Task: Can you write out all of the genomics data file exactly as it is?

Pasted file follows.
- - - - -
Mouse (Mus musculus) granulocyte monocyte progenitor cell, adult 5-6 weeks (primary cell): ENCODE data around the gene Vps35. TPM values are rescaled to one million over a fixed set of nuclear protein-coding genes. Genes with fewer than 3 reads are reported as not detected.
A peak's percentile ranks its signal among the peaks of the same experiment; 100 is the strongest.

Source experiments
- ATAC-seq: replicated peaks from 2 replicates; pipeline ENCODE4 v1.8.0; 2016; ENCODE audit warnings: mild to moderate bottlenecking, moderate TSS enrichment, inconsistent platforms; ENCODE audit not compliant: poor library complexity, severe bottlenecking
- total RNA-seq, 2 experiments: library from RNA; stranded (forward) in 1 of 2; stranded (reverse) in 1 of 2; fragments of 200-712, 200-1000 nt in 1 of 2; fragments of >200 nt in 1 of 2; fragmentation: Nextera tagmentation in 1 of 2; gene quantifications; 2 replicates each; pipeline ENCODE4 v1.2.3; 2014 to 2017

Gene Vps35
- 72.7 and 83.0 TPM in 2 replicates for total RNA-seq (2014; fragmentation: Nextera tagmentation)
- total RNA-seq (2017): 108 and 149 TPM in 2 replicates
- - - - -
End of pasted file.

Mouse (Mus musculus) granulocyte monocyte progenitor cell, adult 5-6 weeks (primary cell): ENCODE data around the gene Vps35. TPM values are rescaled to one million over a fixed set of nuclear protein-coding genes. Genes with fewer than 3 reads are reported as not detected.
A peak's percentile ranks its signal among the peaks of the same experiment; 100 is the strongest.

Source experiments
- ATAC-seq: replicated peaks from 2 replicates; pipeline ENCODE4 v1.8.0; 2016; ENCODE audit warnings: mild to moderate bottlenecking, moderate TSS enrichment, inconsistent platforms; ENCODE audit not compliant: poor library complexity, severe bottlenecking
- total RNA-seq, 2 experiments: library from RNA; stranded (forward) in 1 of 2; stranded (reverse) in 1 of 2; fragments of 200-712, 200-1000 nt in 1 of 2; fragments of >200 nt in 1 of 2; fragmentation: Nextera tagmentation in 1 of 2; gene quantifications; 2 replicates each; pipeline ENCODE4 v1.2.3; 2014 to 2017

Gene Vps35
- 72.7 and 83.0 TPM in 2 replicates for total RNA-seq (2014; fragmentation: Nextera tagmentation)
- total RNA-seq (2017): 108 and 149 TPM in 2 replicates